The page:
Ameer Abdullah's approach was admirable.
He essentially called out Nebraska's offensive line earlier this week using a direct-but-polite manner, which is partly why nobody fussed.
Not even the linemen.
Abdullah, the standout running back and team co-captain, was correct in his assessment: The Huskers have controlled the line of scrimmage "fairly well," he said. Even so, "We have to get better. We lose our fundamentals sometimes."
He said the linemen occasionally forget their fundamentals during the heat and hubbub of a game. Which probably helps explain his lack of success running between the tackles in the past two games.
As arguably the team's foremost leader (among players), Abdullah has more than enough credibility and respect to make a public evaluation of the line.
His message resonated with the linemen.
In fact, "It ate at me," said Nebraska junior tackle Givens Price. "Then again, he's our captain and he's very much right. He's the guy who carries the team. We have to continue to help him and make his job easier."
Consistency was the buzzword for Price and his fellow linemen as Nebraska (3-0) prepared to play Miami (2-1). This isn't a vintage Miami team, mind you. It's nothing like the 1994 bunch, for example.
But the Hurricanes have allowed only 3.7 yards per play and 2.0 per rush, albeit against rather light competition (a loss to Louisville and wins against Florida A&M and Arkansas State).
The 5-foot-9, 200-pound Abdullah has led a Nebraska offense that has averaged 8.0 yards per play and 7.4 per rush. He's rushed 57 times for 396 yards, or 6.9 per carry.
Granted, the competition has been suspect.
And, a key statistic: Take away Abdullah's 57-yard touchdown run last week at Fresno State, and he's averaging only 3.0 yards per carry in the past two games.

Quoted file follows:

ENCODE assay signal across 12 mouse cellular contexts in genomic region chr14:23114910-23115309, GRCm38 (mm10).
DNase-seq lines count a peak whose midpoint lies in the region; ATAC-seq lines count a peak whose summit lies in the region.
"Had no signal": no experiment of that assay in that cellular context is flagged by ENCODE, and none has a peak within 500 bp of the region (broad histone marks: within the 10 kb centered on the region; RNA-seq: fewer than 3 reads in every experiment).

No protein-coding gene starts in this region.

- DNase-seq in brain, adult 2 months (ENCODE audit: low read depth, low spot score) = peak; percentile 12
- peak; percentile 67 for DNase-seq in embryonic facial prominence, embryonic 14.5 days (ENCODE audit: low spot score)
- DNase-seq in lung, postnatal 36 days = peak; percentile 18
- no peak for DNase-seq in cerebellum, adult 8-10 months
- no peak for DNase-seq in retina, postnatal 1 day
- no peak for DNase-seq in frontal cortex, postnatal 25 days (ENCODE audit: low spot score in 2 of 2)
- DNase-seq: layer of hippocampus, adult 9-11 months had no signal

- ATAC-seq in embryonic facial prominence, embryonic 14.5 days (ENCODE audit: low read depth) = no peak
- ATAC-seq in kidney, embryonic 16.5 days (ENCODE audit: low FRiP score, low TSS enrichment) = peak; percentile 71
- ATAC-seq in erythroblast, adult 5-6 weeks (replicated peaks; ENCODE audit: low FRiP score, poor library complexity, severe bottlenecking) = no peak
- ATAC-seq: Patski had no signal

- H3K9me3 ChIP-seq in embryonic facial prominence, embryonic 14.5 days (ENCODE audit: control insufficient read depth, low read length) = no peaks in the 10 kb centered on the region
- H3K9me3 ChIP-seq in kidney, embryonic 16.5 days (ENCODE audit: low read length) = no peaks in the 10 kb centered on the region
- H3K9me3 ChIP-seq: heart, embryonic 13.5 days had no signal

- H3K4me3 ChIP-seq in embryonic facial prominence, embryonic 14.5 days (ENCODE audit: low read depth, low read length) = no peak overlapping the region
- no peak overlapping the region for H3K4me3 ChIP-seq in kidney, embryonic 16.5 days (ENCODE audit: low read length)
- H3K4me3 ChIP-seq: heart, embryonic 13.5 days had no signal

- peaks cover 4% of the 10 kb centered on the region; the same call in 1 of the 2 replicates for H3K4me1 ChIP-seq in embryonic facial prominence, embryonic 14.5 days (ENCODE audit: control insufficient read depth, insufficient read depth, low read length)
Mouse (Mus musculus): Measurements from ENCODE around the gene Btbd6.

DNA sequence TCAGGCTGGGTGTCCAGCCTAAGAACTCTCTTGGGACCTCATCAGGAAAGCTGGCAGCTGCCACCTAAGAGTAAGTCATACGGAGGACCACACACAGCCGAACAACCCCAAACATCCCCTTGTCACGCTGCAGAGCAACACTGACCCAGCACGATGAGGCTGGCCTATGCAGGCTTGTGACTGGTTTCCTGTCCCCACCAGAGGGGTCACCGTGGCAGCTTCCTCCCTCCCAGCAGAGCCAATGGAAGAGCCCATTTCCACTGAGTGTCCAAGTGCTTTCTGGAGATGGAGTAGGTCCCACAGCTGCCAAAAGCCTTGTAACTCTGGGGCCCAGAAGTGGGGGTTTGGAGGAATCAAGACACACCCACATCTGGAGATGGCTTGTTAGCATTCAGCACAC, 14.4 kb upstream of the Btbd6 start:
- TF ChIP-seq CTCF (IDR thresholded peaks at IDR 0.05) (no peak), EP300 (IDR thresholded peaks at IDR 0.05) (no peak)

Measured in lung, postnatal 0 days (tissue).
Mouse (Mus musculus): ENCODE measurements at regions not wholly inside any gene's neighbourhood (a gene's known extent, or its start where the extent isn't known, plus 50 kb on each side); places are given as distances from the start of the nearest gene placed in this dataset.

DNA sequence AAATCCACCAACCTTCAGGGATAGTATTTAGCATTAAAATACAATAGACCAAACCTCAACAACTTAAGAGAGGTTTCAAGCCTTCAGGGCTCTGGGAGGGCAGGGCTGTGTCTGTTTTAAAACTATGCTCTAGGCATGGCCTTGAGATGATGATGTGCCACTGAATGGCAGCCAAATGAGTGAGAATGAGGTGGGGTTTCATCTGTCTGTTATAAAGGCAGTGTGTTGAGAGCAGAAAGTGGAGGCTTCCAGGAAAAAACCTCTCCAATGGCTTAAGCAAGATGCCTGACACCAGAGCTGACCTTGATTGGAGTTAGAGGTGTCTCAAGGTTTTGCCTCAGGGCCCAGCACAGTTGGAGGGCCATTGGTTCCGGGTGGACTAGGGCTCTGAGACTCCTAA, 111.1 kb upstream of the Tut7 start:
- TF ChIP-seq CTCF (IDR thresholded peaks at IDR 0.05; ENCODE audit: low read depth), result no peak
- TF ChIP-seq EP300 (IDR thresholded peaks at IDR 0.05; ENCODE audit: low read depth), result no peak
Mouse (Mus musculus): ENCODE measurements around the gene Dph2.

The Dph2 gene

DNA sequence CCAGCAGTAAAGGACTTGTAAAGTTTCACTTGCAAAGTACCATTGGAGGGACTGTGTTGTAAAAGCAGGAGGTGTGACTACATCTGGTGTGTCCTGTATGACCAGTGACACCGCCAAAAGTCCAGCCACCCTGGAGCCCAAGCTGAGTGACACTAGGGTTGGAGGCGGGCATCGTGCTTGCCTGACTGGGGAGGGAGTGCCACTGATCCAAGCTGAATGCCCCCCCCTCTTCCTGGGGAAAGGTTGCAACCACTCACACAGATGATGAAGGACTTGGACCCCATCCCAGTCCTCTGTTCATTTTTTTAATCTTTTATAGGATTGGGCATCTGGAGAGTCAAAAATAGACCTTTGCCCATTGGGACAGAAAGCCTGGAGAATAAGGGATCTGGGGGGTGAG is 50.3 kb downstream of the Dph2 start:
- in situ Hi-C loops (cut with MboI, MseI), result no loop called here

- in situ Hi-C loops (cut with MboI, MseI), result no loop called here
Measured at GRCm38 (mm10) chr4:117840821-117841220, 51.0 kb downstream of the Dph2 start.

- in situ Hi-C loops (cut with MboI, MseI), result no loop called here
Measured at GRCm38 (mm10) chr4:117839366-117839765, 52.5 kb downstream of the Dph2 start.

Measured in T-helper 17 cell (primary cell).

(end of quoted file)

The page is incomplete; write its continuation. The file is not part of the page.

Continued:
That may not cut it against Miami.
If the Hurricanes can put the clamps on the Huskers' best offensive player, that obviously would place ample pressure on sophomore quarterback Tommy Armstrong and the rest of the offense.
Armstrong has only one interception in 81 attempts, but he's made some questionable throws.
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Nebraska offensive guard Mike Moudy understands the importance of controlling the line of scrimmage and creating bigger holes for Abdullah.
It comes down to taking care of details, Moudy said.
Price tossed out the buzzword.
"It's a matter of staying consistent in everything you do, whether it's pass blocking, run blocking, technique, mental focus, preparation, or even toughness," he said. "Falling off blocks is unacceptable. Not finishing blocks is unacceptable. Coming off the ball is something we have to get better at."
Any harsh critique of Nebraska's offensive line comes in the context of the Huskers' lofty national rankings in total offense (fifth at 594.3 yards per game) and rushing offense (eighth, 324.3).
Nebraska last week rolled up 562 yards against Fresno State, including 280 on the ground.
If the line fell short of perfection, Husker coach Bo Pelini seemed willing to cut players slack, considering the Bulldogs played an, ahem, unconventional style of defense at times.
There were alignments Nebraska might never see again.
"It's kind of hard to evaluate in some respects," Pelini said. "Fresno ended up in some looks, some of them obviously by mistake. Like one of those things where you go, 'I don't know what I'd tell that (defender) if I ever saw that again,' because I've never seen some of it in all my years of football."
Miami's more conventional defense should give Nebraska's line a much better indication of where it stands heading into Big Ten play. It's a telltale game for NU, period.
"Miami's more of a gap-read team," Moudy said. "The linemen kind of lock in on you and kind of read the movement of the line. They don't have much penetration."
Price said Miami "has a lot bigger guys than what we've faced so far, a lot more skilled and faster."
For inspiration, Nebraska's linemen could check out video of the Huskers' 1994 starting crew: Rob Zatechka, Joel Wilks, Aaron Graham, Brenden Stai and Zach Wiegert. They were machinelike in their consistency, and they'll be at Memorial Stadium on Saturday night.
"We crave that consistency," Moudy said. "That's what you're looking for in college football. You're trying to find a baseline of good play."
A certain running back would prefer greatness.